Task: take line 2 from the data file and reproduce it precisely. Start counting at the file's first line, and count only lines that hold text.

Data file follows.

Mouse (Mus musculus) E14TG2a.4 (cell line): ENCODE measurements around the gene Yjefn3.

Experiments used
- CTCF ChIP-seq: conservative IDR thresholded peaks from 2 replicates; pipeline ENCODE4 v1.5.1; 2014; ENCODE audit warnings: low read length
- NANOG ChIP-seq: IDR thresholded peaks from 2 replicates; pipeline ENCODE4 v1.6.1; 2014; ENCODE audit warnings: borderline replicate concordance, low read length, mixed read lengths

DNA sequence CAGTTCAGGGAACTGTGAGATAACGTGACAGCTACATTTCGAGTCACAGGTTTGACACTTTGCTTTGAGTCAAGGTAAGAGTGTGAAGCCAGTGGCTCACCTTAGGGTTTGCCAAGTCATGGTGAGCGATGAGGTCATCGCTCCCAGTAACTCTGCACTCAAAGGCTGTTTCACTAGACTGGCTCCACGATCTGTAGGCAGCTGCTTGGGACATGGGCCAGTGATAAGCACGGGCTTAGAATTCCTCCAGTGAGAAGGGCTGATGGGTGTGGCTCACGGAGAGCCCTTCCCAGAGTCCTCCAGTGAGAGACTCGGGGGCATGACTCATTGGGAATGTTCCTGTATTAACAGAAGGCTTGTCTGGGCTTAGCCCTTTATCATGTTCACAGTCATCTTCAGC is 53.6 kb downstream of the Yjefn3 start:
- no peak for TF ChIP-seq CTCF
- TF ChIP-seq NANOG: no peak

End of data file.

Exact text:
Experiments used